Days after a Brooklyn cop and a Queens politician accused the police of cooking its crime statistics, a survey of more than one hundred retired NYPD higher-ups showed that cops—who are under constant pressure to produce happy-looking stats—have routinely fabricated or manipulated their data, since the crime analysis system was put into place in 1995. And the statistics they produce are the very same that Bloomberg quotes when he says the city is safe, and getting safer every year. “Those people in the CompStat era felt enormous pressure to downgrade index crime, which determines the crime rate, and at the same time they felt less pressure to maintain the integrity of the crime statistics,” said John A. Eterno, one of the researchers and a former NYPD captain.
“As one person said, the system provides an incentive for pushing the envelope,” another researcher, Eli B. Silverman told the NY Times. Together with Eterno he's writing a book tentatively titled “Unveiling Compstat: The Naked Truth.” Researchers think that for one, there was a periodic practice, of underreporting the value of goods stolen, so that there would be fewer grand larcenies (thefts of over $1000) on the record. Other times, they believe that precinct commanders and aides went to crime scenes to convince victims not to file complaints, or to encourage them to file less serious complaints.
Paul J. Browne, the chief police spokesman, said the study was flawed because of its anonymity, and because multiple respondents could be remembering the same incidents. He added that there have been two other, better studies analyzing crime stats. One, administered by NYU concluded that, “the city and department officials, and the public can be reasonably assured that the N.Y.P.D. data are accurate, complete and reliable.”Still, those surveyed were frank in their criticism of the system. “CompStat was a good idea in theory,” wrote one respondent. “However the process rules managerial decisions. We do not manage to serve people but to lower crime statistics any way we can because your career depends on it.”
Now I'm not a cop and don't claim to be one. I'm not a criminologist and don't claim to be one of those either.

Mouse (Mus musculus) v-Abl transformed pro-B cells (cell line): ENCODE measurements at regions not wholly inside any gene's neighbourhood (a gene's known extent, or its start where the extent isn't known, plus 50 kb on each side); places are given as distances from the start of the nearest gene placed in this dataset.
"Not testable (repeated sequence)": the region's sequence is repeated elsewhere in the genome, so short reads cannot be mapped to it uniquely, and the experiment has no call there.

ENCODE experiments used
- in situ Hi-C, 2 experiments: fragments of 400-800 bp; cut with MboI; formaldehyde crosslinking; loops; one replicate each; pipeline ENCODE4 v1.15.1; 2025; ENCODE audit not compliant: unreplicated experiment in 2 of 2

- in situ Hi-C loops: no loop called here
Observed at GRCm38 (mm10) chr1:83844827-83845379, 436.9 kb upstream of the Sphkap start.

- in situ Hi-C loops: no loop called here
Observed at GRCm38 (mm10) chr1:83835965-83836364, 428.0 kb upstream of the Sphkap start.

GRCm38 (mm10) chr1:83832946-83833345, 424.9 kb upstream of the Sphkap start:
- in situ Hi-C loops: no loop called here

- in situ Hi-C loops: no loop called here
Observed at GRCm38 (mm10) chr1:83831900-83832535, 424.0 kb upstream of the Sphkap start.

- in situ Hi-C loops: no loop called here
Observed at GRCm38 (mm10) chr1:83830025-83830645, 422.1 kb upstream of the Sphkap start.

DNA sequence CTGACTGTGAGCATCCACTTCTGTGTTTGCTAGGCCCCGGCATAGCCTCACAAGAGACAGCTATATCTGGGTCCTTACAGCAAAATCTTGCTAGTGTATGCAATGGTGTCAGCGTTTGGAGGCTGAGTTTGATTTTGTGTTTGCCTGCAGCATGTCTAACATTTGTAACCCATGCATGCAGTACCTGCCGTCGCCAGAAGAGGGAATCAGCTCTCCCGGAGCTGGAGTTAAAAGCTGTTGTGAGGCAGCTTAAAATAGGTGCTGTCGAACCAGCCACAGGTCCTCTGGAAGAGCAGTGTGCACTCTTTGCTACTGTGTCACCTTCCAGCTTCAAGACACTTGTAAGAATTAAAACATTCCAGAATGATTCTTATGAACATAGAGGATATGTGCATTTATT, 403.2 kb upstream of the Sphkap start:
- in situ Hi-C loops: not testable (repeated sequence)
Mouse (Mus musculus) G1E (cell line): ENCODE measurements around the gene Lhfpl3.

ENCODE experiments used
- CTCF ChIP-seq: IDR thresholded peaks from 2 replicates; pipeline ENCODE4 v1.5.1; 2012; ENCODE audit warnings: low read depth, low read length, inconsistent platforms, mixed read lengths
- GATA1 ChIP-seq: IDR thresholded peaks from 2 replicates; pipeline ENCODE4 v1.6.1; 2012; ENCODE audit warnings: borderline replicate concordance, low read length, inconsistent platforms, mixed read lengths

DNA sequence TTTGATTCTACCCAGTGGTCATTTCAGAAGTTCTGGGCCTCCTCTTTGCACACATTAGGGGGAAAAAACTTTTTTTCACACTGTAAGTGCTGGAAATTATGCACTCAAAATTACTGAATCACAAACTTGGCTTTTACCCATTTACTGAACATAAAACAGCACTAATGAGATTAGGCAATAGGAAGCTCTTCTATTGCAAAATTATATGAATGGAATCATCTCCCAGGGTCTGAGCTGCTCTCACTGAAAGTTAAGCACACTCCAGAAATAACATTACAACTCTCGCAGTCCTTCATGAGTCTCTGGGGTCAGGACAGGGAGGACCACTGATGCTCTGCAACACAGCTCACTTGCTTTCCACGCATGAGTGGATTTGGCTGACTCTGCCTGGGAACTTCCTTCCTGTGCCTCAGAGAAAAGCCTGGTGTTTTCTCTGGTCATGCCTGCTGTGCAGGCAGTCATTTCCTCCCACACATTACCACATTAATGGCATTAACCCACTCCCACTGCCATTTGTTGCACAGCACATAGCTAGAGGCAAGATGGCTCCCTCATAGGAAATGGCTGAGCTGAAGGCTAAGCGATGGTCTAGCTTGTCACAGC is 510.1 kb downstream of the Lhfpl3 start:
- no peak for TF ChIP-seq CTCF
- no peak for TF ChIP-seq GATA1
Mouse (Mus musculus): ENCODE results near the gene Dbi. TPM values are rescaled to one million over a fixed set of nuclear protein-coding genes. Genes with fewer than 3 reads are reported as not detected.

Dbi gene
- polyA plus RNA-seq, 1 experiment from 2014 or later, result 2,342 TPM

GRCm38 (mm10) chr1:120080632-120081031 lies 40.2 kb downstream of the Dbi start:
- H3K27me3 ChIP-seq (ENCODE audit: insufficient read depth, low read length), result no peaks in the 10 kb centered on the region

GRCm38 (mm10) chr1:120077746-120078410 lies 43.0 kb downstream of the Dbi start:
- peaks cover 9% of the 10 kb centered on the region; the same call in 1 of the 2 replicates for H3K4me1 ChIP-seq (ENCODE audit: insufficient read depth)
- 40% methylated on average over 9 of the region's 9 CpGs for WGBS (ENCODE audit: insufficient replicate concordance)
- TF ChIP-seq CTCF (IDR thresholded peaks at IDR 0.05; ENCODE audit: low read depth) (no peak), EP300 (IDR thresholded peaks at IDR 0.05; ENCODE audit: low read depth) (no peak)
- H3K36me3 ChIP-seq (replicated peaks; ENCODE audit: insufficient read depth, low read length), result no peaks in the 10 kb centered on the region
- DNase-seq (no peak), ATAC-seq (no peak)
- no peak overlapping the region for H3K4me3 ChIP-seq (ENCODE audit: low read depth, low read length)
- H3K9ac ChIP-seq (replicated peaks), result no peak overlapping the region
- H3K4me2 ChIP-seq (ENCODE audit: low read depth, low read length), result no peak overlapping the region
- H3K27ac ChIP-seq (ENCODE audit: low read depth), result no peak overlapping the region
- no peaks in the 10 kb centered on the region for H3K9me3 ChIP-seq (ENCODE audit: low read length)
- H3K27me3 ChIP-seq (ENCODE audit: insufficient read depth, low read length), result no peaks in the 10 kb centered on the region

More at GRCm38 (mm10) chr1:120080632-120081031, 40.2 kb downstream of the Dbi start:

But as a teacher, I have seen the system that Bloomberg and his chancellor Joel Klein out into place that rewarded schools that manipulated crime stats, graduation rates, test scores etc. and punished schools that didn't.
You don't have to be a genius to make the leap from "manipulated education stats" to "manipulated crime stats" when cops are claiming they work under the same kind of system that rewards those who "lower crime statistics any way we can" rather than, you know, actually lowering crime.
Two anecdotal stories to add to this.
My wife had her wallet stolen a year back in Herald Square. It was quite clear it was stolen there. When we walked into a crowd outside Victoria's Secret on 34th and 6th Avenue, she had it on her. When we walked out of that crowd and attempted to use the PATH train on 32nd and 6th, it was gone. The police refused to declare this incident a crime, insisting that she didn't know whether it was stolen or lost. It wasn't until somebody used her credit card later to buy a Happy Meal at a McDonald's in Washington Heights that the cops were forced to declare the incident a crime (unlawful use of a credit card is a felony.)
A co-worker of mine told me a story that happened to his friend in Midtown. He was in a deli when he saw two guys in the store begin to beat up somebody else in the store. Not knowing what was happening, he began yelling "Hey, what are you doing?" when somebody cold-cocked him from the side and knocked him out. When he awoke, he found himself laying in the street, face bruised and bloodied. He attempted to get the police to investigate, but first one precinct told him he was in the wrong jurisdiction, then when he finally got to the right precinct, the police refused to make a report. One cop said that it looked more like a lover's spat than a crime and he ought to take it easy when arguing with his boyfriend. My co-worker said that his friend said he left the precinct in disgust, unable to file a report, frustrated by the red tape that sent him to two different precincts, and angered over the treatment he got from the police.
Now again, these stories are anecdotal and the NYPD claims the 2010 report is flawed and Bloomberg points to all the tourists that feel safe enough to come to the city every year as proof positive that New York City is safe and crime is down.
But every time I see a story like the one from the Daily News about the violence that took place in the city over a 24 hour period, violence that even the NYPD could not mischaracterize or refuse to file reports on, I really do wonder just how phony the Bloomberg/Kelly crime miracle is.
Is it as phony as the Bloomberg/Klein education miracle?